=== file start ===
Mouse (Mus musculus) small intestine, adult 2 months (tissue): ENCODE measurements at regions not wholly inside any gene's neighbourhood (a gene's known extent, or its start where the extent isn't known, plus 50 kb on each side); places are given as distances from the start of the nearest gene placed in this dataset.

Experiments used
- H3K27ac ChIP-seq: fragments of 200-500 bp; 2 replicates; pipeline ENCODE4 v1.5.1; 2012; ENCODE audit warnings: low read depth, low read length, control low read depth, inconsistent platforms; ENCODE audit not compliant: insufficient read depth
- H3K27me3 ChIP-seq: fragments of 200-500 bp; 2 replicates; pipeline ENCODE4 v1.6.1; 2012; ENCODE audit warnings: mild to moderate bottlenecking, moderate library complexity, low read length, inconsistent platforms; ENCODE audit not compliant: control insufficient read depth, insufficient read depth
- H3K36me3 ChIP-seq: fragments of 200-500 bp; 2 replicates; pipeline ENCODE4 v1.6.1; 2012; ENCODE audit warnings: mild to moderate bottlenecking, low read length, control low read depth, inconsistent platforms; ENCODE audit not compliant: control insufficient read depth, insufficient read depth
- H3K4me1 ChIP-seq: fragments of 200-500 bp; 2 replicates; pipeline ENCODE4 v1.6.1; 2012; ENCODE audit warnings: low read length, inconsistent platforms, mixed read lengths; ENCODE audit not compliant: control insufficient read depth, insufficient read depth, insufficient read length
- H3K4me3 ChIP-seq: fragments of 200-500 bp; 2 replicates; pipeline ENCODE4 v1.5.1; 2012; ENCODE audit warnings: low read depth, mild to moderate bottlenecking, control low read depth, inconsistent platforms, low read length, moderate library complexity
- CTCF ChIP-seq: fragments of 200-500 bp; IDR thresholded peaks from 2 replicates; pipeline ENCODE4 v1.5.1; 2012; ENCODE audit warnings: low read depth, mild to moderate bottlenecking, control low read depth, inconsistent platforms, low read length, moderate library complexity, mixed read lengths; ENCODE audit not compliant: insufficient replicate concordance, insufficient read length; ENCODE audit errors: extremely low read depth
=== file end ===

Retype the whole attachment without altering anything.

Mouse (Mus musculus) small intestine, adult 2 months (tissue): ENCODE measurements at regions not wholly inside any gene's neighbourhood (a gene's known extent, or its start where the extent isn't known, plus 50 kb on each side); places are given as distances from the start of the nearest gene placed in this dataset.

Experiments used
- H3K27ac ChIP-seq: fragments of 200-500 bp; 2 replicates; pipeline ENCODE4 v1.5.1; 2012; ENCODE audit warnings: low read depth, low read length, control low read depth, inconsistent platforms; ENCODE audit not compliant: insufficient read depth
- H3K27me3 ChIP-seq: fragments of 200-500 bp; 2 replicates; pipeline ENCODE4 v1.6.1; 2012; ENCODE audit warnings: mild to moderate bottlenecking, moderate library complexity, low read length, inconsistent platforms; ENCODE audit not compliant: control insufficient read depth, insufficient read depth
- H3K36me3 ChIP-seq: fragments of 200-500 bp; 2 replicates; pipeline ENCODE4 v1.6.1; 2012; ENCODE audit warnings: mild to moderate bottlenecking, low read length, control low read depth, inconsistent platforms; ENCODE audit not compliant: control insufficient read depth, insufficient read depth
- H3K4me1 ChIP-seq: fragments of 200-500 bp; 2 replicates; pipeline ENCODE4 v1.6.1; 2012; ENCODE audit warnings: low read length, inconsistent platforms, mixed read lengths; ENCODE audit not compliant: control insufficient read depth, insufficient read depth, insufficient read length
- H3K4me3 ChIP-seq: fragments of 200-500 bp; 2 replicates; pipeline ENCODE4 v1.5.1; 2012; ENCODE audit warnings: low read depth, mild to moderate bottlenecking, control low read depth, inconsistent platforms, low read length, moderate library complexity
- CTCF ChIP-seq: fragments of 200-500 bp; IDR thresholded peaks from 2 replicates; pipeline ENCODE4 v1.5.1; 2012; ENCODE audit warnings: low read depth, mild to moderate bottlenecking, control low read depth, inconsistent platforms, low read length, moderate library complexity, mixed read lengths; ENCODE audit not compliant: insufficient replicate concordance, insufficient read length; ENCODE audit errors: extremely low read depth